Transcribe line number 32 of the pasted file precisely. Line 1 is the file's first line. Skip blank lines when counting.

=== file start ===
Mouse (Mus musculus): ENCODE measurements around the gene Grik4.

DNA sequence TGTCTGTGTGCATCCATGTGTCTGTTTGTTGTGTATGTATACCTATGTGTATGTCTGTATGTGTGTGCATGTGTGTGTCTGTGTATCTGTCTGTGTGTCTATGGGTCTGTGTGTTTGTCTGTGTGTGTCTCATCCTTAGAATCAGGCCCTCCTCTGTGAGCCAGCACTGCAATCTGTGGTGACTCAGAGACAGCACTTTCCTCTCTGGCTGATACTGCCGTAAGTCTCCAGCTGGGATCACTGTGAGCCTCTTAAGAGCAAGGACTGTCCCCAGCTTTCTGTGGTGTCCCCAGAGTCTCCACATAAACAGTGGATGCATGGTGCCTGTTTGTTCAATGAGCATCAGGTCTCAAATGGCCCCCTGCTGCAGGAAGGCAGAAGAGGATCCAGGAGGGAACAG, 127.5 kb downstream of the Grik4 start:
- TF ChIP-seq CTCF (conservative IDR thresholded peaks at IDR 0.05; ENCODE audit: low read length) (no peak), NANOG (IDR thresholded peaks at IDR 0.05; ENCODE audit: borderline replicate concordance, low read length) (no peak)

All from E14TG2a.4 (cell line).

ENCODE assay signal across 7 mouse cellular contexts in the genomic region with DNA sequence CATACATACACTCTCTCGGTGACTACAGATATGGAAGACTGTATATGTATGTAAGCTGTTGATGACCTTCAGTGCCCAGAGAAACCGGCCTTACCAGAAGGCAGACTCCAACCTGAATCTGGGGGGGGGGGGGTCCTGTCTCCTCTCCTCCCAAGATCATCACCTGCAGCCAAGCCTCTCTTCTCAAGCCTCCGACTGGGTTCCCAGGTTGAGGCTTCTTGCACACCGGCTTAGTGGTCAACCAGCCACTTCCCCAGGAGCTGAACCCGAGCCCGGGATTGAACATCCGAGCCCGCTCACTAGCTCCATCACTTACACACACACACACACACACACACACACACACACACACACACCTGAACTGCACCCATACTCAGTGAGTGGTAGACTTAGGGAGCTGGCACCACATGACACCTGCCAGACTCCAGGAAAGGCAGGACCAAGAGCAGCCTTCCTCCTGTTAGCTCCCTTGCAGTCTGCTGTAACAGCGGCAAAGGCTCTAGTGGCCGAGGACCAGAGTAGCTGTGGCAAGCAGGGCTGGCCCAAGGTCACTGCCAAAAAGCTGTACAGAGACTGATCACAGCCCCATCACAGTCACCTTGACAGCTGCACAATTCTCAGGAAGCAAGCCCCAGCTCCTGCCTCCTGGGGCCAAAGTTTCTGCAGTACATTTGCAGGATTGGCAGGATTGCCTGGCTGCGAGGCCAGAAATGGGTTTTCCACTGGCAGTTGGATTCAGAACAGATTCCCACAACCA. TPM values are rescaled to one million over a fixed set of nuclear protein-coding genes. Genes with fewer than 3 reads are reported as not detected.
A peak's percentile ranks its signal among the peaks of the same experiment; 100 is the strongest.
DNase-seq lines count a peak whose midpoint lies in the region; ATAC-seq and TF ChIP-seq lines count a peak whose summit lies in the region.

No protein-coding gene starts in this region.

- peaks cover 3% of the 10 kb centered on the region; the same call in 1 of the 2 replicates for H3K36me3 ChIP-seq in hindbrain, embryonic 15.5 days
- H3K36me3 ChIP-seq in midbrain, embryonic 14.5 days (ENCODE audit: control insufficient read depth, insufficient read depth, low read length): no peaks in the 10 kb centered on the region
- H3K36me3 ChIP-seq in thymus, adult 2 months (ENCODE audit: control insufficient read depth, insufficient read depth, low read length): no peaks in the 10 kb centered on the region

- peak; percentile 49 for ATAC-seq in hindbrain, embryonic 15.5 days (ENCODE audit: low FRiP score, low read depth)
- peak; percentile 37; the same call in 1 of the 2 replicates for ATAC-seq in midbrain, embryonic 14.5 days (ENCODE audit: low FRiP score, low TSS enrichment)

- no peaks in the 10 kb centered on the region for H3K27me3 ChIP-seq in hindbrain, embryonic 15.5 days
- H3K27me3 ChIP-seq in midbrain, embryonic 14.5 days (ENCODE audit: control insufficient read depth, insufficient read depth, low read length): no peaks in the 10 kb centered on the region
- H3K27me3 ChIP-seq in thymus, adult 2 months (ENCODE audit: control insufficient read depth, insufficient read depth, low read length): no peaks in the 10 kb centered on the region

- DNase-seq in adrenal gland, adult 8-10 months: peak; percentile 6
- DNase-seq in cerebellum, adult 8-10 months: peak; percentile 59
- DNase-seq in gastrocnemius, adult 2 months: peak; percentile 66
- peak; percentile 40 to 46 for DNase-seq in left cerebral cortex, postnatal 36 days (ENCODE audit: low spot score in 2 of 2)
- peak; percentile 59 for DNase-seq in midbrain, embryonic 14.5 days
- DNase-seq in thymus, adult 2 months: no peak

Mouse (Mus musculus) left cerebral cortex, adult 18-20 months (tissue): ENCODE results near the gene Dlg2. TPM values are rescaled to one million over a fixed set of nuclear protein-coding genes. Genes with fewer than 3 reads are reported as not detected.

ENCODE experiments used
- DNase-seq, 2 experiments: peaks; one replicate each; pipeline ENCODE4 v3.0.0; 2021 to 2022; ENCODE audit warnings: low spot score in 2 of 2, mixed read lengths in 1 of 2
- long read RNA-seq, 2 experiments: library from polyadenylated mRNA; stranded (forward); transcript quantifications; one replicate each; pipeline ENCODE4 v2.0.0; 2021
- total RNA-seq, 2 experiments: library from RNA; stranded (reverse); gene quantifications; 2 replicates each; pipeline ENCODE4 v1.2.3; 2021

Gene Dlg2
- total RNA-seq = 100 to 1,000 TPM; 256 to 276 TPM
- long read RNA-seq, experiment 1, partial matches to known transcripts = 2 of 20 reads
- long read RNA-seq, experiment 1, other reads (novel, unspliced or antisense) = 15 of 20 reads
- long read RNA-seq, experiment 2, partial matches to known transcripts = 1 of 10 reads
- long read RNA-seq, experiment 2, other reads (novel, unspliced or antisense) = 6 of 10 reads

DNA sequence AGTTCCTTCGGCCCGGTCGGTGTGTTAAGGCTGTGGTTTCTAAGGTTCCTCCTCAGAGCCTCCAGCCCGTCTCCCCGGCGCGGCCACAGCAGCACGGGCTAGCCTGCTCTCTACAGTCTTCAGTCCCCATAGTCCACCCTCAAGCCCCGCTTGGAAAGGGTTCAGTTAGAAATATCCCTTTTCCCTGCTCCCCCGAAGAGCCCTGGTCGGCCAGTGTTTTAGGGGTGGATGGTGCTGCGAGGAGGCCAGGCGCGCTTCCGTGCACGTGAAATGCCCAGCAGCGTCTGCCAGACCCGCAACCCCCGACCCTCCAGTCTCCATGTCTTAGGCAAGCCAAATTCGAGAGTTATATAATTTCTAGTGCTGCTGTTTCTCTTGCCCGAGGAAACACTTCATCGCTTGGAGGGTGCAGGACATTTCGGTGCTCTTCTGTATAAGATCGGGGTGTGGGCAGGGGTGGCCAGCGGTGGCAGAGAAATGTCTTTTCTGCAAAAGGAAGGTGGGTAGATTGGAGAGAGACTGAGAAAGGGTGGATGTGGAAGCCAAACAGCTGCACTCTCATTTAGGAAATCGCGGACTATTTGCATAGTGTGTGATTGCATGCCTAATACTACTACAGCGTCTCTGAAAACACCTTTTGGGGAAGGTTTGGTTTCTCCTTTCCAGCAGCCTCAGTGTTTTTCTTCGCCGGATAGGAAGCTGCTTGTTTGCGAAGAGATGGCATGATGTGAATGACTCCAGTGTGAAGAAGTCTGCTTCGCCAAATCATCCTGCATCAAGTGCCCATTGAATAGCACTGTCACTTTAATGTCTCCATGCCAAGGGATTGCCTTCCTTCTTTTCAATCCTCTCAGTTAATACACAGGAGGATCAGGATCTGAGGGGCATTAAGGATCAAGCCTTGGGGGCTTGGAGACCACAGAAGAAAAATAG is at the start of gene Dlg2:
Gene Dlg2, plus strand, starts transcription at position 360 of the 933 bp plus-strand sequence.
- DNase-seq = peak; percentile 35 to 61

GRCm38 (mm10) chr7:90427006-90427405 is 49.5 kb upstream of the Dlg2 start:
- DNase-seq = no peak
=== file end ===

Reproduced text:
- long read RNA-seq, experiment 2, partial matches to known transcripts = 1 of 10 reads